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I can precompute the key stream for the CTR mode operation and the encryption at that point is similar to a stream cipher. So why are there stream ciphers still used and proposed after RC4? Recently the ChaCha20 as part of the ChaCha20-Poly1305 AE cipher.

Are there advantages to using a stream cipher especially?

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AES-CTR is a stream cipher, of a particular kind where the keystream is obtained by encryption of a counter. So the question reduces to: what are drawbacks of AES-CTR compared to other stream ciphers?

The main ones compared to ChaCha20 are:

  1. Without hardware support, AES can fail to cache-timing attacks.
  2. Without hardware support, AES is slower.
  3. Without hardware support, the fastest implementations of AES use significant memory.
  4. Pre-computed AES subkeys (which speeds-up things) require not quite negligible memory (160 bytes for AES-128 in addition to the base key, compared to none for ChaCha20); this is an issue when many sessions each with a different key are active simultaneously.
  5. There's a theoretical distinguisher for AES after about $2^{68}$ bytes (but it requires as much memory, and wouldn't be much a practical issue anyway).

Compared to other modern stream ciphers like Trivium, AES requires more hardware at comparable speed. On the other hand it allows random access to the keystream, and parallelization (as ChaCha20 does), when many other stream ciphers (including Trivium and RC4) do not.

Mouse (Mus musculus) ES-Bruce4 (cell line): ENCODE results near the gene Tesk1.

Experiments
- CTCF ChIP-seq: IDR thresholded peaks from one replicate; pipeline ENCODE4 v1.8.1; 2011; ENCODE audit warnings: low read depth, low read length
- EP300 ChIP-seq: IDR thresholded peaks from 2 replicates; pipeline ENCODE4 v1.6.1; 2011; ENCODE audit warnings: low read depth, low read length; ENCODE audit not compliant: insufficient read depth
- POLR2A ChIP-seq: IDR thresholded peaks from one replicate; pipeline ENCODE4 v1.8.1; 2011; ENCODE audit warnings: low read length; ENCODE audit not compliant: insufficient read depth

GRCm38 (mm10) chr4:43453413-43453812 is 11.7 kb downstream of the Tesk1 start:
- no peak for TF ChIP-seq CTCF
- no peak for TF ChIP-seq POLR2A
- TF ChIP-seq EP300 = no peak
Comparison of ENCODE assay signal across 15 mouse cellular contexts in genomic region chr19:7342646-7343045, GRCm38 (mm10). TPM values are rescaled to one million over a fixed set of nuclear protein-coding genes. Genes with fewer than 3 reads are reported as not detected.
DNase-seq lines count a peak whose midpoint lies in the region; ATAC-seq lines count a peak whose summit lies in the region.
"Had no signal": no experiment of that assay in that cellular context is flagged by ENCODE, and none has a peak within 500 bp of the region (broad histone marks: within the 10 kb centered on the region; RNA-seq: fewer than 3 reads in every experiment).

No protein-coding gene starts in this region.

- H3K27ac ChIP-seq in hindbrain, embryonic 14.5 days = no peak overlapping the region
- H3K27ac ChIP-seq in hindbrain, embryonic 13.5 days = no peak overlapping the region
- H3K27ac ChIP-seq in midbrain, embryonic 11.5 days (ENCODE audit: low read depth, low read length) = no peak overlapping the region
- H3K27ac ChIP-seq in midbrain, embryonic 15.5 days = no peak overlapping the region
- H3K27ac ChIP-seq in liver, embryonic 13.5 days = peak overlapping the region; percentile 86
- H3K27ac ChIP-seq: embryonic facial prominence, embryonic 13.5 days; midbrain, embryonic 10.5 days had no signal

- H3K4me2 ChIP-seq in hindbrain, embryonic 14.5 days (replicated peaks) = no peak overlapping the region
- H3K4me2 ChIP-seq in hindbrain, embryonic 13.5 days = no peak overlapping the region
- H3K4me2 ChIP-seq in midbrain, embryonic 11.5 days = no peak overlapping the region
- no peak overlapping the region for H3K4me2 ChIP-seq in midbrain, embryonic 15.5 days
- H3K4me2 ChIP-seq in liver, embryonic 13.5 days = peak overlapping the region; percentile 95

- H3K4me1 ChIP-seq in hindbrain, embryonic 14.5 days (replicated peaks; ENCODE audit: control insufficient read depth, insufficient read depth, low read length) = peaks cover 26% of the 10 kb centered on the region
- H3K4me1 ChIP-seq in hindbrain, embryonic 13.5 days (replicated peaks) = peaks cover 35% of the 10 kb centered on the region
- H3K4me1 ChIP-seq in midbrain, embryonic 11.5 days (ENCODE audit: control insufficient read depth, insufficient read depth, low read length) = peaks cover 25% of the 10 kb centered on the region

Bare AES-CTR does not provide authenticated encryption (AES-GCM does, and uses AES-CTR for encryption), so comparison to ChaCha20-Poly1305 is unfair.

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  • $\begingroup$ That is all I could think of too (faster than AES in software). Significantly lower memory usage is nice too. Thanks. $\endgroup$ – user220201 May 26 '15 at 21:07
  • $\begingroup$ Re. point 5 - distinguisher. Speculatively, would no distinguisher be possible if AES was a pseudo random function and not a permutation? $\endgroup$ – Paul Uszak Jun 8 '18 at 20:49
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    $\begingroup$ @PaulUszak That's correct. If a counter was fed into a keyed PRF instead of a PRP, it could be safely used right until the counter repeats. That's why ciphers like ChaCha20 can be used even with small counters. $\endgroup$ – forest Jan 28 at 3:52
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First, AES-CTR isn't "similar to a stream cipher." It is a stream cipher. That means the real question is "why do we develop new stream ciphers when AES-CTR provides an acceptable one?"

The answer is that newer stream ciphers tend to be superior to AES in some way or another. AES is a secure cipher, but it has some bad properties; for instance, it's hard and slowish to securely implement AES in software (the design works great if you're building dedicated hardware and OK for software, but the most natural software implementations are vulnerable to side-channel attacks). Salsa20 is designed for easy and highly efficient software implementation, with many fewer "gotchas" that lead to side-channel attacks.

Also, there are inherent advantages to having at least a few unrelated standard algorithms, because it reduces the impact of a break of one algorithm. If AES is the only cipher out there, and AES is broken, the results are catastrophic, because not only is lots of previously encrypted data at risk, but there isn't a widely accepted alternative. With multiple alternatives, if AES is broken it's still a huge deal, but there are secure things to switch to. That's literally the primary reason why the SHA-3 contest happened -- SHA-2 was strong, but it was the only fairly standard strong hash, and NIST wanted an alternative if it was broken.

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